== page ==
Montreal, September 16 2015 – Following three months of intense study, the Election Systems Study Panel (the Panel) released its final report today urging the Quebec government to maintain the current practice of electing English school boards by universal suffrage as the best, and perhaps only, way to fulfill the government’s obligation to protect the minority language community’s constitutional rights. The report, which was submitted to the Panel’s four sponsoring organizations - Quebec English School Boards Association (QESBA), the English Parents’ Committee Association (EPCA), the Québec Community Groups Network (QCGN) and the Québec Federation of Home and School Associations (QFHSA) as well as to Minister of Education François Blais – also suggests a range of measures including online voting in order to increase voter participation.
“Over the summer,” explained the Honourable Marlene Jennings, Chair of the Panel, “we met with constitutional and elections experts, retired school board Chairs, 2014 school board election Returning Officers as well as representatives of community groups, parents, individuals, and other interested parties. In spite of the study being conducted in the middle of Québec’s traditional holiday period, we received nearly 40 written briefs, emails, and phone calls. The clear consensus is that English-speaking Quebecers are interested in and value their school boards, viewing them as crucial to student success and to our community’s overall vitality.”
“At the same time,” continued Ms. Jennings, “we recognize that parents have a vested interest in our school system and we are urging that steps be taken to ensure that their voices are strengthened.”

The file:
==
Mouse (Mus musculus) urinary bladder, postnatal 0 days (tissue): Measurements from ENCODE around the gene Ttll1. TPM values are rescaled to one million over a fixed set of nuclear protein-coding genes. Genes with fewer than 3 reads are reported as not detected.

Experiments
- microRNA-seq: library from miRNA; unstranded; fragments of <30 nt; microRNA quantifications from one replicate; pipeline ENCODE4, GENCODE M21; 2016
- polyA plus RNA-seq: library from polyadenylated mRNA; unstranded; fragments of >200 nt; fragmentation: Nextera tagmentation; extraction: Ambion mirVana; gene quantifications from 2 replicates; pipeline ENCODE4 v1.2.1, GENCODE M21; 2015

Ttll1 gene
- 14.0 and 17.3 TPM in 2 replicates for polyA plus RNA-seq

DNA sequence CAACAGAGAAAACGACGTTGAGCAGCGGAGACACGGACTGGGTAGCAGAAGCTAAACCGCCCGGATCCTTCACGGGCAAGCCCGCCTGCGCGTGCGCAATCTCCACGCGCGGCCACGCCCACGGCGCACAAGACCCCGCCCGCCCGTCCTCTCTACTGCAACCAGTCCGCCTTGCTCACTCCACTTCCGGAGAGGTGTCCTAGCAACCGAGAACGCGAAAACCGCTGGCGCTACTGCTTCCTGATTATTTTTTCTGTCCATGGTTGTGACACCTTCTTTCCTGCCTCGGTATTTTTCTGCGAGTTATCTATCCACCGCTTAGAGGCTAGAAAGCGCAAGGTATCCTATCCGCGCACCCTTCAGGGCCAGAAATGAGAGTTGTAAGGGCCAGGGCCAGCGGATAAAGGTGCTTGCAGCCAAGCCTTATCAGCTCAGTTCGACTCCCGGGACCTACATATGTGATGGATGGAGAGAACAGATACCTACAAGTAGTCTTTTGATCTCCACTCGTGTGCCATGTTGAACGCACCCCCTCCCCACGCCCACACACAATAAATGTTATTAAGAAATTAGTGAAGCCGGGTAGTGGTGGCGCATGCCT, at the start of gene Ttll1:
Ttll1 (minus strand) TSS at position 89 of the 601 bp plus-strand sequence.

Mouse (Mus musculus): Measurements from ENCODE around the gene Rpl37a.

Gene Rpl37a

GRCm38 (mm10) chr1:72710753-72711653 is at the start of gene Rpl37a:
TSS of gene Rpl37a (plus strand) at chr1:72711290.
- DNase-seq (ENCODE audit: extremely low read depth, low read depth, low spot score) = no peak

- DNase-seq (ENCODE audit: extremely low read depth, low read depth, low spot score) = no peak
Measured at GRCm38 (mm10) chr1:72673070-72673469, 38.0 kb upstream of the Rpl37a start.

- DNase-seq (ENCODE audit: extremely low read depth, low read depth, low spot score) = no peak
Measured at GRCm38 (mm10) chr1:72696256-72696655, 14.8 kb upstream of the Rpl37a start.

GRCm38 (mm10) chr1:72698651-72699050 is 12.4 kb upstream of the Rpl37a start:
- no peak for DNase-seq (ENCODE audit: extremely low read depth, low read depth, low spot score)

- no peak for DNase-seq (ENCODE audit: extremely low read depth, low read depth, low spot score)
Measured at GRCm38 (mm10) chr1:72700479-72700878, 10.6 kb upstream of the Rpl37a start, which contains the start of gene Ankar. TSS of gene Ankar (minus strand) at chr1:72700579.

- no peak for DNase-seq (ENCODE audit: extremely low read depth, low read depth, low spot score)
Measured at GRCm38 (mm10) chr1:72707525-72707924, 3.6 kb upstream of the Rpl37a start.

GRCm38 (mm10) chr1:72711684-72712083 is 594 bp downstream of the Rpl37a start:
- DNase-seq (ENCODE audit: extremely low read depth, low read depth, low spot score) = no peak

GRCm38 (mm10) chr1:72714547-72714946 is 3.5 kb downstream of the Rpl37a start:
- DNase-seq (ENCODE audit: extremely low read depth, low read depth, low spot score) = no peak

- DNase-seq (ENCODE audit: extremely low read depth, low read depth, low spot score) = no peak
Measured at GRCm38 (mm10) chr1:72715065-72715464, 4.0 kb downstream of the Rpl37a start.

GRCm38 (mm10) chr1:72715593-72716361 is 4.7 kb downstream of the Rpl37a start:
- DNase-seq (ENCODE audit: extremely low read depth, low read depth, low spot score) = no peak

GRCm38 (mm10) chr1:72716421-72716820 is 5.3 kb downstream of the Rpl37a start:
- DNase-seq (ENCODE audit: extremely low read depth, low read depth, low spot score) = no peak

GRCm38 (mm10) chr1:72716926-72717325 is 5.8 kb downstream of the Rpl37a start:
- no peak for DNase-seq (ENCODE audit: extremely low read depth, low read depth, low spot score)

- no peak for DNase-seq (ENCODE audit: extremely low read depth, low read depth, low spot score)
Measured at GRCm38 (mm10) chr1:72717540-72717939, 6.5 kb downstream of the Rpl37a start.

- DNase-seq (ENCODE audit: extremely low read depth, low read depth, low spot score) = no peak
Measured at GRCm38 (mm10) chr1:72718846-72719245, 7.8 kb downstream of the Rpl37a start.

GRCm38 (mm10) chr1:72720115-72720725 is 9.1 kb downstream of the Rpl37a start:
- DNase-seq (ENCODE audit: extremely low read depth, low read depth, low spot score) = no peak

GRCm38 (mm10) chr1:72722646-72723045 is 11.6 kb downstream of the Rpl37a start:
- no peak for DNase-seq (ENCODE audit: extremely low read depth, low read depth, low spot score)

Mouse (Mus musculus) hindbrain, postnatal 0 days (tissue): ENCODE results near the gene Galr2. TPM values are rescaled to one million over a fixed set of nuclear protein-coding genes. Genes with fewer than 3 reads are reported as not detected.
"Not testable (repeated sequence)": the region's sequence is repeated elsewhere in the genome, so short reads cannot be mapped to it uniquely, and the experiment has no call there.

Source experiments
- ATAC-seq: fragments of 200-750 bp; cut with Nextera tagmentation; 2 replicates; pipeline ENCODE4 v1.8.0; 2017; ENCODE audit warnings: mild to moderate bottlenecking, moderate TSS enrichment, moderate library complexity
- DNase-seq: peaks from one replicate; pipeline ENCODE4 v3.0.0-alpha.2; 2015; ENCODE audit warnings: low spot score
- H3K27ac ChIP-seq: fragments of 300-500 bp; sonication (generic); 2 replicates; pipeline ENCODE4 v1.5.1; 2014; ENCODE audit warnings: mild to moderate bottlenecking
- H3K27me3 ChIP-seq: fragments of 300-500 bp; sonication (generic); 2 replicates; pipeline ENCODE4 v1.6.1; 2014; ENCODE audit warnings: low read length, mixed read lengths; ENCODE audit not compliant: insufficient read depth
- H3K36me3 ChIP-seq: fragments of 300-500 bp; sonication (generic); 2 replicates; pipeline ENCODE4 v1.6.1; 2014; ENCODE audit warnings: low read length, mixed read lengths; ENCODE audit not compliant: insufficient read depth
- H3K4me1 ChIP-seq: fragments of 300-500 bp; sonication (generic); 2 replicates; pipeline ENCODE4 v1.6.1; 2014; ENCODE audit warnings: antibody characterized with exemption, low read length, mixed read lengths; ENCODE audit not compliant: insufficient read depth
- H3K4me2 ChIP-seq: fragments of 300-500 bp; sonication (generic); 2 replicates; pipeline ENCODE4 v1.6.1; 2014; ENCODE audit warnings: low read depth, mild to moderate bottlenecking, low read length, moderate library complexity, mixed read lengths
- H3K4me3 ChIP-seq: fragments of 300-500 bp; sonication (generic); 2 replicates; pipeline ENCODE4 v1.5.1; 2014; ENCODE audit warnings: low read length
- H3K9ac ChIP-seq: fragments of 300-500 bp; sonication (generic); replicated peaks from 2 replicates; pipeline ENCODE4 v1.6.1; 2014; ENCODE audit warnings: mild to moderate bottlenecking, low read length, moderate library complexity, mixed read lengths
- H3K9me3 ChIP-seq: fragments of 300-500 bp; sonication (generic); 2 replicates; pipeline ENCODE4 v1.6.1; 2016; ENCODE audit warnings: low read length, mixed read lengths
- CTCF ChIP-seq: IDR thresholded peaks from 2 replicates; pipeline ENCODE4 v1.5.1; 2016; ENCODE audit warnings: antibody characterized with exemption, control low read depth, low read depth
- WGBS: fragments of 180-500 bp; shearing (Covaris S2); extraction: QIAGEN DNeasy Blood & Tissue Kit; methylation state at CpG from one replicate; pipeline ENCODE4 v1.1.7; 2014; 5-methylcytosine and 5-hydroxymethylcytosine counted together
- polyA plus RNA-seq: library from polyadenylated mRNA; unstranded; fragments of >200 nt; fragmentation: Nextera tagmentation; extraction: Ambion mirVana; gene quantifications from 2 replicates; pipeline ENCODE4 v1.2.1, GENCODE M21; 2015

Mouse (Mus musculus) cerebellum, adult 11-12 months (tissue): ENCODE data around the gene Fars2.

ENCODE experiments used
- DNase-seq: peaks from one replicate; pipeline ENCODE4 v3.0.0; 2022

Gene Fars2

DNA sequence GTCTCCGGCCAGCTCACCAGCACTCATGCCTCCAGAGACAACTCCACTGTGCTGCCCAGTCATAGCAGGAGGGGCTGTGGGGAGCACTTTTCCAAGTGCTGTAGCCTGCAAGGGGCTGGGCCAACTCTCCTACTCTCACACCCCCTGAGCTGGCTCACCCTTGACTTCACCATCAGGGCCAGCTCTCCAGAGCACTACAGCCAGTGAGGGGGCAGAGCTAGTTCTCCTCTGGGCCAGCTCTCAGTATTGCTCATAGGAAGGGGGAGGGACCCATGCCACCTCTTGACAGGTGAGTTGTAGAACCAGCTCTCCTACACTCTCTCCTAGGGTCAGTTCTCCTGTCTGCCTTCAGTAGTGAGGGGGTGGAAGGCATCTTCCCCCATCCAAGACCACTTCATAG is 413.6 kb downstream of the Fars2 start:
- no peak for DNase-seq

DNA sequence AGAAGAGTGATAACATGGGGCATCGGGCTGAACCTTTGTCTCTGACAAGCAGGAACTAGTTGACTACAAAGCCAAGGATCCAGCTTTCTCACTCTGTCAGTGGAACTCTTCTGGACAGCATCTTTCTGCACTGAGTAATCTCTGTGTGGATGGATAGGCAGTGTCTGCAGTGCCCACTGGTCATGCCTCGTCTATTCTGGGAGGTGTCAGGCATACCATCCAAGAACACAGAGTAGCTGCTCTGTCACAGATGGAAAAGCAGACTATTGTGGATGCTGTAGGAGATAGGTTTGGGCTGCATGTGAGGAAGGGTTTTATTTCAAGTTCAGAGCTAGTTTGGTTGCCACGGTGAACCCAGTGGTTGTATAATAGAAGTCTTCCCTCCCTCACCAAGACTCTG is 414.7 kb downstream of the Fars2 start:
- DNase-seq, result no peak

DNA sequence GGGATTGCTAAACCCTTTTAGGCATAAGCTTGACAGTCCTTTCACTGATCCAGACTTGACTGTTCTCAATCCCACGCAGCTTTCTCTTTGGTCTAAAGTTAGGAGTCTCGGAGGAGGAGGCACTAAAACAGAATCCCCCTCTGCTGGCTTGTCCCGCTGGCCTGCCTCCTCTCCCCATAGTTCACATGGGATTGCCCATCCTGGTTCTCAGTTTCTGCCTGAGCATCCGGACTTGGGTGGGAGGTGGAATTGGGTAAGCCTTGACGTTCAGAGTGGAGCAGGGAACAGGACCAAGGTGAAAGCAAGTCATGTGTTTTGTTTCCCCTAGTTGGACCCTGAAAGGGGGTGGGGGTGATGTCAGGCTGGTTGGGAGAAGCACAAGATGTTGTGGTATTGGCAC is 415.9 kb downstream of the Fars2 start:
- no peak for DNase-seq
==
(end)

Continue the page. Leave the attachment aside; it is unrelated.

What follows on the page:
The Panel is recommending that Parent Commissioners continue to be elected through the current Parent Committee Electoral College system with all of the rights, responsibilities and duties of Commissioners elected through universal suffrage but with the addition of the right to vote. The Panel is also proposing that the number of Parent Commissioners be increased from 4 to 6 on each School Board.
“The constitutional experts – and we met with four of them – along with our review of the relevant Supreme Court judgments are clear that the English-speaking minority has the right to manage and control its education system,” noted Ms. Jennings.
Section 23 of the Canadian Charter of Rights and Freedoms, a non-exception clause, establishes the Constitutional provisions for minority language education rights in Canada. The Supreme Court has noted that the broad scope of Section 23 facilitates the creation of disparities between Canada’s linguistic minority groups and as a result recommended in 2003 that Section 23 cases could generally be settled by referring to the jurisprudence of three leading cases: Mahe v Alberta, Reference Re Public Schools Act, and Arsenault-Cameron v Prince Edward Island (Bergman, Daniels 2014).
While not specifically designated under Section 23, protection for the right of minority language Community members to elect School Board Commissioners and Chairs from within their communities through universal suffrage as the natural means by which to exercise their right to management and control identified by Mahe appears logical and is common across Canada (Bergman, Daniels 2014). It can be argued that, because the Council of Commissioners is the decision-making arm of the School Board and Section 23 grants management and control rights to minority language community members so they can make important decisions impacting their language and culture, minority language community members also have the right to choose those Directors from among their numbers (Bergman, Daniels 2014).
“We also acknowledge that steps need to be taken to increase voter turnout,” added Ms. Jennings. “We need to make it easier to vote. We heard horror stories about inaccurate voting lists, long line-ups at the polls and the need to travel long distances each way to exercise one’s right to vote. This is unacceptable in the twenty-first century.”